The ability to access the phone line is important for practitioners in representing their clients. Despite the pilot program, getting through on the practitioner line remains difficult, practitioners and groups representing them told Law360. They also raised some concerns about the pilot program, including about how it handles accents.
IRS Practitioner Helpline ‘Nearly Inoperable,’ NAEA Says - Alexandar Rifaat, Tax Notes ($). "The National Association of Enrolled Agents (NAEA) has asked the IRS to make improving customer service the agency’s top priority, arguing the phone system for tax professionals has become virtually nonexistent."
Small Taxpayer Inventory Safe Harbor Methods - Andrea Mouw, Eide Bailly:
Taxpayers using the non-AFS Section 471(c) method have significant flexibility in accounting for their inventory. The primary requirement is that the taxpayer’s treatment of the inventory for tax purposes must be consistent with how the inventory is reflected in their books and records.
For example, a taxpayer wanting to deduct the cost of inventory when purchased would need to stop tracking the inventory on their books and records and could not reflect inventory on their balance sheet, general ledger, trial balance, tax return or other accounting report. They could continue to maintain an inventory system that tracked quantities of items on hand for re-ordering purposes but could not reflect an inventory asset on their financial records for any purpose.
The Pros and Cons of Family Limited Partnerships - Lori Ioannou, Wall Street Journal. "To avoid problems with the IRS, the partnership must be conducted as a business entity. Meetings must be held with formal minutes taken; general partners must be compensated for their services; and limited partners must pay taxes on their share of the income from the partnership."
Cigarette Taxes and Cigarette Smuggling by State, 2020 - Adam Hoffer, Tax Policy Blog. "Policymakers interested in increasing tax rates should recognize the unintended consequences of high taxation rates. Criminal distribution networks are well-established and illicit trade will grow as tax rates rise."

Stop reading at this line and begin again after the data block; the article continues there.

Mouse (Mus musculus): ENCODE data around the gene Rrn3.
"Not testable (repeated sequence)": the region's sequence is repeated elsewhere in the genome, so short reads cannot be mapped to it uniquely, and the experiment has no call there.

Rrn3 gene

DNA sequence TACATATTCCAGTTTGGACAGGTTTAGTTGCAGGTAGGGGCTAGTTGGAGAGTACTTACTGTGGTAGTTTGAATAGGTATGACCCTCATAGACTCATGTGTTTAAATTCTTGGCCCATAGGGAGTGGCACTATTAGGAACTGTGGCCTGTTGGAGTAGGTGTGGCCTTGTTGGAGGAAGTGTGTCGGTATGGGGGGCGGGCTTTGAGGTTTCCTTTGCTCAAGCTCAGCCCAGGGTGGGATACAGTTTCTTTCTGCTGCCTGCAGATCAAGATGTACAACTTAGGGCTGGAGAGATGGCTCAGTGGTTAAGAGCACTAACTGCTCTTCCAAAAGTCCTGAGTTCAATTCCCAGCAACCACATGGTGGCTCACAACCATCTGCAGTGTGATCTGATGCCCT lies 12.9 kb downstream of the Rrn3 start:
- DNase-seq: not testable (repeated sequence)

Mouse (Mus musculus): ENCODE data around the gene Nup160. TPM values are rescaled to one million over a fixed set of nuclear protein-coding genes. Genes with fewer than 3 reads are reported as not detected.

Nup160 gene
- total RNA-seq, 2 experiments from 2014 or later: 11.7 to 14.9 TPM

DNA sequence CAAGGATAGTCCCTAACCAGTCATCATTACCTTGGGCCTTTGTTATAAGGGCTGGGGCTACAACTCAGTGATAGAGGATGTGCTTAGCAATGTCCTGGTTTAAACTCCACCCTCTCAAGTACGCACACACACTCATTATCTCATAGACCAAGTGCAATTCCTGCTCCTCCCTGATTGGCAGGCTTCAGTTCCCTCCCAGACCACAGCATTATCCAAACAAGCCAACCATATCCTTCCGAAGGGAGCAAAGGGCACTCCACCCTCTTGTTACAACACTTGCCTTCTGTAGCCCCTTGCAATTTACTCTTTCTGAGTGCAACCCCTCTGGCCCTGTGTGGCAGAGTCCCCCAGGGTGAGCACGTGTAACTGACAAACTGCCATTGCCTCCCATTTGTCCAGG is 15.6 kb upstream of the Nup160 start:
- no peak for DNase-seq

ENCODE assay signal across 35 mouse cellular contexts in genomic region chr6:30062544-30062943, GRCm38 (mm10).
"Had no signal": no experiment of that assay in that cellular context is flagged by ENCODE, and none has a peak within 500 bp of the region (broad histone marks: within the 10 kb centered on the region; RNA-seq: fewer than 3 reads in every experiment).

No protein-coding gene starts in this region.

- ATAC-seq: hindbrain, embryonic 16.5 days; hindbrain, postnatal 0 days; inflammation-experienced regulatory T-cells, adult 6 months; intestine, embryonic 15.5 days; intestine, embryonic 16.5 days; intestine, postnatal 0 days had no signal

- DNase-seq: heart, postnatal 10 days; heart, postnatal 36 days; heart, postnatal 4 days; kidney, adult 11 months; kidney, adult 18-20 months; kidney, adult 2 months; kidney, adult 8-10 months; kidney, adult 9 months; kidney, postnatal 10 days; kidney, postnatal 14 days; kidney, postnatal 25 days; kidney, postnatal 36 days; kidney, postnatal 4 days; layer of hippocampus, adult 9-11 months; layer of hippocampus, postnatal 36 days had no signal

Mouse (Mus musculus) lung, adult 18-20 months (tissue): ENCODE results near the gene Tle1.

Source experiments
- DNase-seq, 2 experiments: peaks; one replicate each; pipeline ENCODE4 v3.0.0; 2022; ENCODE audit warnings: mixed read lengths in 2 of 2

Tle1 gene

What to do if your 1099-K is not OK - Kay Bell, Don't Mess With Taxes. "If you get a Form 1099-K in these nontaxable personal transaction instances or other situations, such as Jane's furniture sale, and get an incorrect Form 1099-K, contact the issuer for a correction. If the company doesn't fix the error, then report the correct amount on your Form 1040. Attach an explanation to your tax return explaining how you are correctly reporting your income, despite the info on the 1099-K copy the IRS received."
How NOT to Use a Charitable Remainder Trust - Roger McEowen, Agricultural Law and Taxation Blog. "If there ever was a case that provides a roadmap for farmers as to how not to use a charitable remainder, Furrer v. Comr., T.C. Memo. 2022-100 is that case. Indeed, it is almost inconceivable that the farmer couple involved in the case were represented by legal counsel. The arguments made on behalf of the Furrers were that bad."
Onetime Trump Foe, Michael Avenatti, Sentenced to 14 Years In Federal Prison - Rebekah Barton, TaxBuzz. "According to an official release from the IRS, Avenatti was sentenced to 168 months behind bars for stealing millions of dollars from his clients – one of whom was a paraplegic with mental health issues – and for obstructing the IRS's efforts to collect more than $3 million in unpaid payroll taxes from a coffee business he owned."
Final regulations aimed at eliminating the “family glitch” in the Affordable Care Act - Wolters Kluwer Tax & Accounting. "This rule will be implemented for the 2023 enrollment period. It is important for individuals to be aware that they or their dependents may be newly eligible for more affordable health insurance in the coming year."